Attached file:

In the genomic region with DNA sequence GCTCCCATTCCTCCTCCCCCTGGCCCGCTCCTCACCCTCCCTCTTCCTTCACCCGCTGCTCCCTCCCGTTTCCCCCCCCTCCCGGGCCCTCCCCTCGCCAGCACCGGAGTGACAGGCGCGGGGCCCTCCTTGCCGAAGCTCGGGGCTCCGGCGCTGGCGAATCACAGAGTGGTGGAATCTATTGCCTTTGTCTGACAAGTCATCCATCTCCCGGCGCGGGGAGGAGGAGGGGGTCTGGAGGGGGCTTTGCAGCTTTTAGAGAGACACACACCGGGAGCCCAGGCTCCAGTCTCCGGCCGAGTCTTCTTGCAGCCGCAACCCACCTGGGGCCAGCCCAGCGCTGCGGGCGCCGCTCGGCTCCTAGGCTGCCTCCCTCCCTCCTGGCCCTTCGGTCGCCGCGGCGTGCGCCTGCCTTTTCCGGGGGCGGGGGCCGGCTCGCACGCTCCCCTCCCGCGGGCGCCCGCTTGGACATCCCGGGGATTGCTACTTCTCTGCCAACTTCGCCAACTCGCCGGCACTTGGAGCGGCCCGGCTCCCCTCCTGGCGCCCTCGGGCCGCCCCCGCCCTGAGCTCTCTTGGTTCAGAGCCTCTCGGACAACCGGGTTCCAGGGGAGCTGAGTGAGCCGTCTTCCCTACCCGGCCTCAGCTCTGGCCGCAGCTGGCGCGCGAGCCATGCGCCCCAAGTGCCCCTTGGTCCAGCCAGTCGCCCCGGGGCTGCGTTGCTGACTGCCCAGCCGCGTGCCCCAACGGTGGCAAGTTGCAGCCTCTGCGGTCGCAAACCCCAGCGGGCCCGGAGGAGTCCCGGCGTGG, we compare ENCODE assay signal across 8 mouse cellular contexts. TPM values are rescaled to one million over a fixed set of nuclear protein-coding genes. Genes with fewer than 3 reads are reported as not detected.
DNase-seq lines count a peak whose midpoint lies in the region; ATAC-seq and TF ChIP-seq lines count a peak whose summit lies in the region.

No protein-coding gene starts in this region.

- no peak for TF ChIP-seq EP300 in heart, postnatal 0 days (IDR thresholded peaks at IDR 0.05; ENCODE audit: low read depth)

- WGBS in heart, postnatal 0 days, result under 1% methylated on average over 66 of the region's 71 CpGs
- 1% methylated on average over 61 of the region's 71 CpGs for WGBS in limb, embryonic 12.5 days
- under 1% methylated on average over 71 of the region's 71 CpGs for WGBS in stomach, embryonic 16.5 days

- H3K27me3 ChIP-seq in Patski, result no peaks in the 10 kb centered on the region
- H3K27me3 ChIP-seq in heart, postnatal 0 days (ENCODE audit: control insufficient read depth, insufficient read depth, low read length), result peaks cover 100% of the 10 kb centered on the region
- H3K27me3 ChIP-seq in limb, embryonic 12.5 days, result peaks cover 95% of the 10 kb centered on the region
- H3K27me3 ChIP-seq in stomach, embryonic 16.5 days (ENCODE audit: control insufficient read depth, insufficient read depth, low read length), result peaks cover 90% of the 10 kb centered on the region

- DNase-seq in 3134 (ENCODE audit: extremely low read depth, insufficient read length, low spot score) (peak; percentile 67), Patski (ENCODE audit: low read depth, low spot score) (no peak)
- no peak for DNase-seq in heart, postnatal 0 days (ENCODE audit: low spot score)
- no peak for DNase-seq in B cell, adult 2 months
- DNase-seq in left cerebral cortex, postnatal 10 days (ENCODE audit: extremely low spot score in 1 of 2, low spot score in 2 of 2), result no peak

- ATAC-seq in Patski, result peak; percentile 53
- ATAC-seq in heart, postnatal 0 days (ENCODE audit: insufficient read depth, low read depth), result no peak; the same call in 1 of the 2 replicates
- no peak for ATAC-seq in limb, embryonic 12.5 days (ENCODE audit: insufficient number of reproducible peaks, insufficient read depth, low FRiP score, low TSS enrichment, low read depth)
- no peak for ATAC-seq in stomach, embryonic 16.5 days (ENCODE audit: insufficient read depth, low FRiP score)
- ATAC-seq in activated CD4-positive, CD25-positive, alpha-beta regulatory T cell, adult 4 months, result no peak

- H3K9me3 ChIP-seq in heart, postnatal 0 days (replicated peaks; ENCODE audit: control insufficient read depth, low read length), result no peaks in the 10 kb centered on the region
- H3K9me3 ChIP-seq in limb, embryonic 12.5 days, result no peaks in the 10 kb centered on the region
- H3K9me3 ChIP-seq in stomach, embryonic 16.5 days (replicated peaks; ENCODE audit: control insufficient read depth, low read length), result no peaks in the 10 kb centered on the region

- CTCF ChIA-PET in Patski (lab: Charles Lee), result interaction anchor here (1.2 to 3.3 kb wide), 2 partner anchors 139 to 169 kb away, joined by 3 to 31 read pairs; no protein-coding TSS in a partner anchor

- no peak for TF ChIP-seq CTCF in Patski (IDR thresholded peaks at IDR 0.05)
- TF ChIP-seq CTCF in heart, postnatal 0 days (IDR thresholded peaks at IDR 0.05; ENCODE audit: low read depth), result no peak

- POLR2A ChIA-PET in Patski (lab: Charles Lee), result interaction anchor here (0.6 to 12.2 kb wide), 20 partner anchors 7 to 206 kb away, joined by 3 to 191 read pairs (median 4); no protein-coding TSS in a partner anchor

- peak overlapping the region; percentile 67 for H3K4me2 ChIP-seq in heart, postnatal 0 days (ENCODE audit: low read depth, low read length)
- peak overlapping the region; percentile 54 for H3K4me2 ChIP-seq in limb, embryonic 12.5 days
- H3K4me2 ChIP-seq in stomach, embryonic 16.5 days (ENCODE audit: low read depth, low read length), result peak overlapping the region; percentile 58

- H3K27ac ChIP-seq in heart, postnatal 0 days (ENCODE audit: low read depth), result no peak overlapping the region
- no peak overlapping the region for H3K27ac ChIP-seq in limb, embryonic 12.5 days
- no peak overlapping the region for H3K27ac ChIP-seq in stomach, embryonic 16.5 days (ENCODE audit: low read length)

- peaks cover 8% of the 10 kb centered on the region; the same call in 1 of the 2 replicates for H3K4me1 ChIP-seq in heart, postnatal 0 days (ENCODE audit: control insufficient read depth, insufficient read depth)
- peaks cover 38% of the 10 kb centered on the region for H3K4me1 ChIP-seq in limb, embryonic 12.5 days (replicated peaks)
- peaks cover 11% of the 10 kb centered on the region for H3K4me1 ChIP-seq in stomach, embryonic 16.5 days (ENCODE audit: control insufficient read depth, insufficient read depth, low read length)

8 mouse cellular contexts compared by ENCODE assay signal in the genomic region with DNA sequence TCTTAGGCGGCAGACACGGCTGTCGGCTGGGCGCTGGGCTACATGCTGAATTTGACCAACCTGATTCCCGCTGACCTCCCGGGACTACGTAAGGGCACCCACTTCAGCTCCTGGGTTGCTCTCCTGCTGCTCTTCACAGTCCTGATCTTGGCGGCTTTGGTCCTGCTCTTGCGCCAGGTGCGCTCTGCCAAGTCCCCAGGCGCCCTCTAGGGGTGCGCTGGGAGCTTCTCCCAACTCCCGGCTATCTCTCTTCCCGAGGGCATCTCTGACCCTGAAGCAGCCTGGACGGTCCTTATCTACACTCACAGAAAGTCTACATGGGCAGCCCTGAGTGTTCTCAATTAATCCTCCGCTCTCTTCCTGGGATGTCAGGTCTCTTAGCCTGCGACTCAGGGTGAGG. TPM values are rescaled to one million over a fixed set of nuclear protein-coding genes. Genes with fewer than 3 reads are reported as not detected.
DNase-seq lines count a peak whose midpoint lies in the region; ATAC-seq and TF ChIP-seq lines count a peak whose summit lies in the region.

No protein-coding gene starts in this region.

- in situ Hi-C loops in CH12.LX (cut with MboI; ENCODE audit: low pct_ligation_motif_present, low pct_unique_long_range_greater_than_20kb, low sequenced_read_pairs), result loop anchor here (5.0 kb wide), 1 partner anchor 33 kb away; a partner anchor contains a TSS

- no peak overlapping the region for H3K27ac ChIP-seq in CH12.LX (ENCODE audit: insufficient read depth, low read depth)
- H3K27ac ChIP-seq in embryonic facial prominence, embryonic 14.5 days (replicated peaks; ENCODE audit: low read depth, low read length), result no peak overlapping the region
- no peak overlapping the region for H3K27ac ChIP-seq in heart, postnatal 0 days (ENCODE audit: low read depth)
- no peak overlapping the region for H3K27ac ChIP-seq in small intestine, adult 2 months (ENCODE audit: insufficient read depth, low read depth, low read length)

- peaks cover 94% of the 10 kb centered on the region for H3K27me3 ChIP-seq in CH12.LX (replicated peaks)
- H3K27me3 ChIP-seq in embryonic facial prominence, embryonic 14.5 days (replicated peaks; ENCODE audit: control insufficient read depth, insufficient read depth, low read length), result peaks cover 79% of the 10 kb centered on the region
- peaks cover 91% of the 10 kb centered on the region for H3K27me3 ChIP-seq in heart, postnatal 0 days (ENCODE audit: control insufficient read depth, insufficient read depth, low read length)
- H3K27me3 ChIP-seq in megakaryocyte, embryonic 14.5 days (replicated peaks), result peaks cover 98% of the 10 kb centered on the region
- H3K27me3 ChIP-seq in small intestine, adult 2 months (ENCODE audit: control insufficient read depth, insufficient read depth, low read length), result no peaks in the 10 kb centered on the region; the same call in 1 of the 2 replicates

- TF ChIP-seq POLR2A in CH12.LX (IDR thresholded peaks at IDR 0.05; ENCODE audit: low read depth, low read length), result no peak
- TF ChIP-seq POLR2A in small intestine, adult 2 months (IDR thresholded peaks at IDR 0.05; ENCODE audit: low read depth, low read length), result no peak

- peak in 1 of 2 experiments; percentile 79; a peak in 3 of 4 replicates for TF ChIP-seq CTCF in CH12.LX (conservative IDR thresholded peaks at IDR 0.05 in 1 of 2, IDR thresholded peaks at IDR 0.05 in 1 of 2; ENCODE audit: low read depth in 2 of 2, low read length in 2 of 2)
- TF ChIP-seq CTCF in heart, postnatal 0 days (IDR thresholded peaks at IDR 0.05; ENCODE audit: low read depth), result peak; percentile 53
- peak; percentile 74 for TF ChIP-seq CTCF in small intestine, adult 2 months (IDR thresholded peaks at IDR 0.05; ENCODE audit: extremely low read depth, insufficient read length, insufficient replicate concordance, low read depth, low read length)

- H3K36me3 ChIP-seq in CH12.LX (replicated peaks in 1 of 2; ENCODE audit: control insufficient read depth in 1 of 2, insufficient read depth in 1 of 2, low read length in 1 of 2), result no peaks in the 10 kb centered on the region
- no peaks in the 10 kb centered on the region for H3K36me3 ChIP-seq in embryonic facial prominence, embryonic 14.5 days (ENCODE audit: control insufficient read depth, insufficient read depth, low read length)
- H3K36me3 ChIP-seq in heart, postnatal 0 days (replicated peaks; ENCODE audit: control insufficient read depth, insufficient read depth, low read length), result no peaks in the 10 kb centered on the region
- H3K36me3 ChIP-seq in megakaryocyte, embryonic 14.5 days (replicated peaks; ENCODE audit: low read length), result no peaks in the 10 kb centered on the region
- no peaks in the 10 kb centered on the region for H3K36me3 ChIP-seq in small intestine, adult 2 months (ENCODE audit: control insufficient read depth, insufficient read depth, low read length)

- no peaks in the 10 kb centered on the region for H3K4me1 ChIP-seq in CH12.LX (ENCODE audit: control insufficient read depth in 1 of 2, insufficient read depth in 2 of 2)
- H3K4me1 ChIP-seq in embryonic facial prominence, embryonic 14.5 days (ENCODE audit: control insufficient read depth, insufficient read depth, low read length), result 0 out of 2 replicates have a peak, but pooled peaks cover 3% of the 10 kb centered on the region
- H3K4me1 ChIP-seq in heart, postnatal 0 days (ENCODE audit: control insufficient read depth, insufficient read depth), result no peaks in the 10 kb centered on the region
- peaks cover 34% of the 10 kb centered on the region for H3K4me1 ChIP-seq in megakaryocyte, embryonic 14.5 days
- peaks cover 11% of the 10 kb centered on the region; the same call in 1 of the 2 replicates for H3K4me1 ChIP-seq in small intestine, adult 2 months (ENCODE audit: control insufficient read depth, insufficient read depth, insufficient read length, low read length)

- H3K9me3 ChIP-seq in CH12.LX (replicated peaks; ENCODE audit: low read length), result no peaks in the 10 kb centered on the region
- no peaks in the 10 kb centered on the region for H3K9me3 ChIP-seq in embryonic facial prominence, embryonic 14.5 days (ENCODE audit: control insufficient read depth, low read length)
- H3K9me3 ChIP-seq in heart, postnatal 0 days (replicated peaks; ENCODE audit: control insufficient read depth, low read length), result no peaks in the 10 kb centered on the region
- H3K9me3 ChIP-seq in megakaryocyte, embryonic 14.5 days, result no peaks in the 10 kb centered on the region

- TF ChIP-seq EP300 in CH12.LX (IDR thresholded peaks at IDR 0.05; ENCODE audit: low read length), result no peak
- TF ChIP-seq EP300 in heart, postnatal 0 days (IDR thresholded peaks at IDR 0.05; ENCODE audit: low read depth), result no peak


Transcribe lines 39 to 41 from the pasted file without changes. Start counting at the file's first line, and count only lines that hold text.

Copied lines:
No protein-coding gene starts in this region.

- in situ Hi-C loops in CH12.LX (cut with MboI; ENCODE audit: low pct_ligation_motif_present, low pct_unique_long_range_greater_than_20kb, low sequenced_read_pairs), result loop anchor here (5.0 kb wide), 1 partner anchor 33 kb away; a partner anchor contains a TSS

- no peak overlapping the region for H3K27ac ChIP-seq in CH12.LX (ENCODE audit: insufficient read depth, low read depth)